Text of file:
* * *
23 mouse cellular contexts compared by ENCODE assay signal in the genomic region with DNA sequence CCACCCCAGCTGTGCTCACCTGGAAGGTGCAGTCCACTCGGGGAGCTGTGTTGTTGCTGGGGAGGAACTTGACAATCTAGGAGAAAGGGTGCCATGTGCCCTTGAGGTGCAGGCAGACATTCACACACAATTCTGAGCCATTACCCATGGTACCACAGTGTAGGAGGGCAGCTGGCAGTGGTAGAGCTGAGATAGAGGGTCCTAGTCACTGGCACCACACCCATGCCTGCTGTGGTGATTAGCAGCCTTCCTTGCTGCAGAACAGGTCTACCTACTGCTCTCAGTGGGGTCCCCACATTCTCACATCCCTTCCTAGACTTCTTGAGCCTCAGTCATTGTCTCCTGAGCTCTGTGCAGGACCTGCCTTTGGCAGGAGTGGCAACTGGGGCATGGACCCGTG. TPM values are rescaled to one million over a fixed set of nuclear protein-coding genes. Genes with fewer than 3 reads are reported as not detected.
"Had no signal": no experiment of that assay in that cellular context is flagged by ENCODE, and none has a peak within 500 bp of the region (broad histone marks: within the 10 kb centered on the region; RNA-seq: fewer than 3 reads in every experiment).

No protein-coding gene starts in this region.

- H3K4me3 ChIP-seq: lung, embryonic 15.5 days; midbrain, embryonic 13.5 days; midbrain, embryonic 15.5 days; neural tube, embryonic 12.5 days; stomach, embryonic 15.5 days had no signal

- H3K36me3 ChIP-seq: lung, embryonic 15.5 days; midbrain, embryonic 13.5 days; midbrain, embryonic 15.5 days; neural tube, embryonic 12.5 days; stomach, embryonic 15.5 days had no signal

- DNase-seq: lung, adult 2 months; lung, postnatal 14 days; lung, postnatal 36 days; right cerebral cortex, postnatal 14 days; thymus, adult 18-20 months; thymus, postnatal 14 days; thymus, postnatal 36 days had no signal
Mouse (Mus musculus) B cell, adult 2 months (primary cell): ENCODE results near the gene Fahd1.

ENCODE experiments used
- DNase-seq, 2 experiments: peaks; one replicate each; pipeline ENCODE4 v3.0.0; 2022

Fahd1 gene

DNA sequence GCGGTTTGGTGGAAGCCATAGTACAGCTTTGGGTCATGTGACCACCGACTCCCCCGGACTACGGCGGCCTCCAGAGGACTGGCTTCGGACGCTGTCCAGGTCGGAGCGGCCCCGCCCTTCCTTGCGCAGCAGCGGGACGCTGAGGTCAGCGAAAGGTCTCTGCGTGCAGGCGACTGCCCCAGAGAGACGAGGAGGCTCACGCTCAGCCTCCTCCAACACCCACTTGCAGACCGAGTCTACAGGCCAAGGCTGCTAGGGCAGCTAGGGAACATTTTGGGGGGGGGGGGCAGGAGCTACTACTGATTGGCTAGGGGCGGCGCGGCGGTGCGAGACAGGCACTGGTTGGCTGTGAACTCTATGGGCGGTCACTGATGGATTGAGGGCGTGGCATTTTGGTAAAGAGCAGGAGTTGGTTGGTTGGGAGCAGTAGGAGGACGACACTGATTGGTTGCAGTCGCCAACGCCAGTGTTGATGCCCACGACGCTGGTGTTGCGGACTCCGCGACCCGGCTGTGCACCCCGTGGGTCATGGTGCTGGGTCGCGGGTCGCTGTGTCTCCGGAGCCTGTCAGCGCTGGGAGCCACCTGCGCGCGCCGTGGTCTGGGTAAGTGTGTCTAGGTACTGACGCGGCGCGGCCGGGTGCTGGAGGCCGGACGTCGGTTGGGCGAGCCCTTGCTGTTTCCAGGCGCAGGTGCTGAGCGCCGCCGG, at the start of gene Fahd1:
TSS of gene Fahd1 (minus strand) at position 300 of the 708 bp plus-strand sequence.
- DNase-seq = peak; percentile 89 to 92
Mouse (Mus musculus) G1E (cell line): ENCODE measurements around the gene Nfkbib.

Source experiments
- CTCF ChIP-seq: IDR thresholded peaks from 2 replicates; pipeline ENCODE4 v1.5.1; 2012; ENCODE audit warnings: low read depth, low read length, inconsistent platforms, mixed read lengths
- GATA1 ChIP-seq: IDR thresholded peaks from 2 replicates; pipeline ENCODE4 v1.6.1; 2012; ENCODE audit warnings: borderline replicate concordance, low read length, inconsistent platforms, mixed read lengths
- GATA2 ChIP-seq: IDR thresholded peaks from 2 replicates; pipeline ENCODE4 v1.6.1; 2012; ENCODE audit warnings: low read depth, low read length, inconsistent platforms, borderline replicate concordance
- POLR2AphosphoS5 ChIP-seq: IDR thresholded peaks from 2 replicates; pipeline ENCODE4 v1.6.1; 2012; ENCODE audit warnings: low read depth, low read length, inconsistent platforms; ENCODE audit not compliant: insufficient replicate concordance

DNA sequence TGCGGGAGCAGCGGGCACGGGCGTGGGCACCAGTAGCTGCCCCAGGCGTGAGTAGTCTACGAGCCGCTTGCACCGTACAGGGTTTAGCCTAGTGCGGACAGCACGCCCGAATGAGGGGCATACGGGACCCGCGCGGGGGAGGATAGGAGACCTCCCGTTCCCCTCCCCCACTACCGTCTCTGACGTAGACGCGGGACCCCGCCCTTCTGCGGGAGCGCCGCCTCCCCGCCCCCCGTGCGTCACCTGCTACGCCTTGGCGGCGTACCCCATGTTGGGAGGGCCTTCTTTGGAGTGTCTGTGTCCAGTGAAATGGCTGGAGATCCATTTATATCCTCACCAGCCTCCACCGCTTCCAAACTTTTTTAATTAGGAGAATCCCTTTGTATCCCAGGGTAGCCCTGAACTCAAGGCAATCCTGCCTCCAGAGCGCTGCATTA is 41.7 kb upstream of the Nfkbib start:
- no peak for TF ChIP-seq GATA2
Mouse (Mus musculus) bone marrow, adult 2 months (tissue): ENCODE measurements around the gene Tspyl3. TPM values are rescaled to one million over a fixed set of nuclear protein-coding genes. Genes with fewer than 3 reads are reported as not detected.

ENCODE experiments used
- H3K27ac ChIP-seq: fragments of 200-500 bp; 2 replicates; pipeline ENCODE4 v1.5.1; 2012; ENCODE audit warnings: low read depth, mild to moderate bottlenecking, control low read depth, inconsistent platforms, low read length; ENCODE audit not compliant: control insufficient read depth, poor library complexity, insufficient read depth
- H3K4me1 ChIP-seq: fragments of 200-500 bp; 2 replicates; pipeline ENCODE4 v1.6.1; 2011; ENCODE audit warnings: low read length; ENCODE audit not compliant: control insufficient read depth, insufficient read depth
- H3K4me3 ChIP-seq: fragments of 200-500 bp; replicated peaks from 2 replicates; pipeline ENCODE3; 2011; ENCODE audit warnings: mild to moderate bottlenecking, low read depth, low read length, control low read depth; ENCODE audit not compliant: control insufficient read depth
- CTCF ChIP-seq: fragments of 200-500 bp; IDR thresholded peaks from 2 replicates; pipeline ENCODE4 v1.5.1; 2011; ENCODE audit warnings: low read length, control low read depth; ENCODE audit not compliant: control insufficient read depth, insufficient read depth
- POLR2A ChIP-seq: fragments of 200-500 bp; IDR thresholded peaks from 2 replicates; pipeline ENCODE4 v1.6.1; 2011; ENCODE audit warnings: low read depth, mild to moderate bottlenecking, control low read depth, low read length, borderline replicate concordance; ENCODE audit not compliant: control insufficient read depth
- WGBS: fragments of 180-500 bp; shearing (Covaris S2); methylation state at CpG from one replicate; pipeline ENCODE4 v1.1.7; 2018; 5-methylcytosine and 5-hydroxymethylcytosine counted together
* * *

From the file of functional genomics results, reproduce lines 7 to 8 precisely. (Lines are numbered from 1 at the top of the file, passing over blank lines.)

Mouse (Mus musculus) B cell, adult 2 months (primary cell): ENCODE results near the gene Fahd1.

ENCODE experiments used